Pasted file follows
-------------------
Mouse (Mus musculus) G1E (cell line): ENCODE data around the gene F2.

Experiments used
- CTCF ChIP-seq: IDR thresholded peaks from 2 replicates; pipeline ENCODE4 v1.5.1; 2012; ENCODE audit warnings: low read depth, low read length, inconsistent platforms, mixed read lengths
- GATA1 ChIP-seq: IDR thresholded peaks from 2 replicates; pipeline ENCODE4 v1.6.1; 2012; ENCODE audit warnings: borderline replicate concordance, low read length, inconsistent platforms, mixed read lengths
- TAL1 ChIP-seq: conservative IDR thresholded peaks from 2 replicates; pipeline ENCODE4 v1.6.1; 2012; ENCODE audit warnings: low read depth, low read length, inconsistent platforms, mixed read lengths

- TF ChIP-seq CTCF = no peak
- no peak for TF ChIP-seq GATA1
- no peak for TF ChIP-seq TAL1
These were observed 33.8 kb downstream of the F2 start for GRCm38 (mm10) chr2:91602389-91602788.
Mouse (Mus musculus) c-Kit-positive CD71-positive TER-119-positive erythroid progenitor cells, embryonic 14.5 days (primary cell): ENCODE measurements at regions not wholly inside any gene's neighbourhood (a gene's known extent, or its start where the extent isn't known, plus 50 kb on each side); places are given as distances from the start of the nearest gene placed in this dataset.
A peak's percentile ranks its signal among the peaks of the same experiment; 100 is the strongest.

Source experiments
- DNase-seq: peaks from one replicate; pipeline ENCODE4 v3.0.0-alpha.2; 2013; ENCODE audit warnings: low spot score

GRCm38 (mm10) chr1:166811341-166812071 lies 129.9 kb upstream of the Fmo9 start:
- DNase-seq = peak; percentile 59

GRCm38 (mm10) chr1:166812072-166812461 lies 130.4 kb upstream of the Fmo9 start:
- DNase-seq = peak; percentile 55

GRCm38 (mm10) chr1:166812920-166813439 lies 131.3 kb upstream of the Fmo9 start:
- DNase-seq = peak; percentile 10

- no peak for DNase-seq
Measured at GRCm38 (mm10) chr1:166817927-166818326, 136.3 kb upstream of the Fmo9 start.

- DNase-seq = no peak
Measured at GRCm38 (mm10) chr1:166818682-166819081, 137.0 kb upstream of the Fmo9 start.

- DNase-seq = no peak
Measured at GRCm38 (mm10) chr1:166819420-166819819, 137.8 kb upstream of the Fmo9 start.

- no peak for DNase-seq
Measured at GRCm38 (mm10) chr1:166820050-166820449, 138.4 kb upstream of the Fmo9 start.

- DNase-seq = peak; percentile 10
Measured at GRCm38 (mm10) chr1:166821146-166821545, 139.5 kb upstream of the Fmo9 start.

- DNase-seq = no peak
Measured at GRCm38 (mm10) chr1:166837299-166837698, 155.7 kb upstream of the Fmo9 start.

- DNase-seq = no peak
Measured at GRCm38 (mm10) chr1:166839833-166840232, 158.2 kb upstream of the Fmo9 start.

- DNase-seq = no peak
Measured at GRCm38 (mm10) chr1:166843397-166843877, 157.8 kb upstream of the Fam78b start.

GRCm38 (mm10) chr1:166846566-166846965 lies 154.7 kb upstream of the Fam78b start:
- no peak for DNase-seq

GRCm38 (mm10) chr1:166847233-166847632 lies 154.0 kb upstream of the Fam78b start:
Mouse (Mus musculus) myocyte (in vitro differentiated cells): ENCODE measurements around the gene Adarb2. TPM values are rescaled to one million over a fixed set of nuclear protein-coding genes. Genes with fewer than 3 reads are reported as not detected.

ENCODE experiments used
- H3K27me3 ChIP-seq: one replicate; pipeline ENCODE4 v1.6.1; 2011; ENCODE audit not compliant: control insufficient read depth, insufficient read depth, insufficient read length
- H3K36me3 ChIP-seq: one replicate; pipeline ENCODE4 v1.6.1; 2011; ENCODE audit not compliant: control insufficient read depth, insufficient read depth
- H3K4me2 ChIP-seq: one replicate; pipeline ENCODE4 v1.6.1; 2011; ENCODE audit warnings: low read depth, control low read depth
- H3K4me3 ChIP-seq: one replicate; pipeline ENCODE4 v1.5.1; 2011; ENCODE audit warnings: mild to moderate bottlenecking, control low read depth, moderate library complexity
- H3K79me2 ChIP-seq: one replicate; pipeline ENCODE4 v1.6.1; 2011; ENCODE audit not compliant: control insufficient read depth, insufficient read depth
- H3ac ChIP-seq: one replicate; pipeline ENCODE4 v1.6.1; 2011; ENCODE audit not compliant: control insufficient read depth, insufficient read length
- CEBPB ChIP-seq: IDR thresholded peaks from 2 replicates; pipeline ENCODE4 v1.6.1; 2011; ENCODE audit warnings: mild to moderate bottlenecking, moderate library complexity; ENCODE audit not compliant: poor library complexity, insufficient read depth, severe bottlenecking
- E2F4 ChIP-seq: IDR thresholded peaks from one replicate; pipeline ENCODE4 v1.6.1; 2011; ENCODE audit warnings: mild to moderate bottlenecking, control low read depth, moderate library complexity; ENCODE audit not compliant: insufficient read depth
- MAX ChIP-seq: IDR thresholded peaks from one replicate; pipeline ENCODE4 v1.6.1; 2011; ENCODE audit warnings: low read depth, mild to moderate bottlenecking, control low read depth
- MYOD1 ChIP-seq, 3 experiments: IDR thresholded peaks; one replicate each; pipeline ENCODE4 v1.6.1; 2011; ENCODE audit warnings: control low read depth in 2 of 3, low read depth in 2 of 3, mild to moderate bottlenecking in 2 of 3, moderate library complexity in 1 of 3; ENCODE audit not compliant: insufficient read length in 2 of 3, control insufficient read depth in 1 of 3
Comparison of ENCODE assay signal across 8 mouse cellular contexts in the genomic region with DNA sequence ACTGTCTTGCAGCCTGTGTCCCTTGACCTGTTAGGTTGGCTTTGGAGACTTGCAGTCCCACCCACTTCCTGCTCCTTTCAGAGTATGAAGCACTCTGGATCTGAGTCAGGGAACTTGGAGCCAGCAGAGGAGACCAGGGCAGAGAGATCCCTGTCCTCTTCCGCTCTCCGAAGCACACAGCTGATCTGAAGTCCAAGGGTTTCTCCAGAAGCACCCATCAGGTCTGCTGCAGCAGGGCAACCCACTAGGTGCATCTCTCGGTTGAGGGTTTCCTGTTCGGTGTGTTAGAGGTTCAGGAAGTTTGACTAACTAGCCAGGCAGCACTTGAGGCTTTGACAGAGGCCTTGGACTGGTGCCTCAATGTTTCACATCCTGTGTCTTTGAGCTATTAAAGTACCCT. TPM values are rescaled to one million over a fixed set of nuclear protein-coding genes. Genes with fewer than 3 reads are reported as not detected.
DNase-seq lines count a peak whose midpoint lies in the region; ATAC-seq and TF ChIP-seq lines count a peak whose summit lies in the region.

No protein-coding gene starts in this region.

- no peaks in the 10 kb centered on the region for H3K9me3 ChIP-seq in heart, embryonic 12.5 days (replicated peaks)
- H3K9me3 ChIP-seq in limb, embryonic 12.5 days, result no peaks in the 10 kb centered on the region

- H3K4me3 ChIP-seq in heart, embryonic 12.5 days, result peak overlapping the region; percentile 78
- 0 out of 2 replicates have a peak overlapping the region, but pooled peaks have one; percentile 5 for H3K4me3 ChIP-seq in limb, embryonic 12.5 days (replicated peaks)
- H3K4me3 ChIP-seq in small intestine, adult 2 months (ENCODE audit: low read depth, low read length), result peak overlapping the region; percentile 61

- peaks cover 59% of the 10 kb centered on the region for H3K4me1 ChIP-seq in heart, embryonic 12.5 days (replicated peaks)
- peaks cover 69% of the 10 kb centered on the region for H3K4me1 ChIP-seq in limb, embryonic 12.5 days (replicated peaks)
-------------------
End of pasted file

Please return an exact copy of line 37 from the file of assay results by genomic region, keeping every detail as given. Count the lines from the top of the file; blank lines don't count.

- no peak for DNase-seq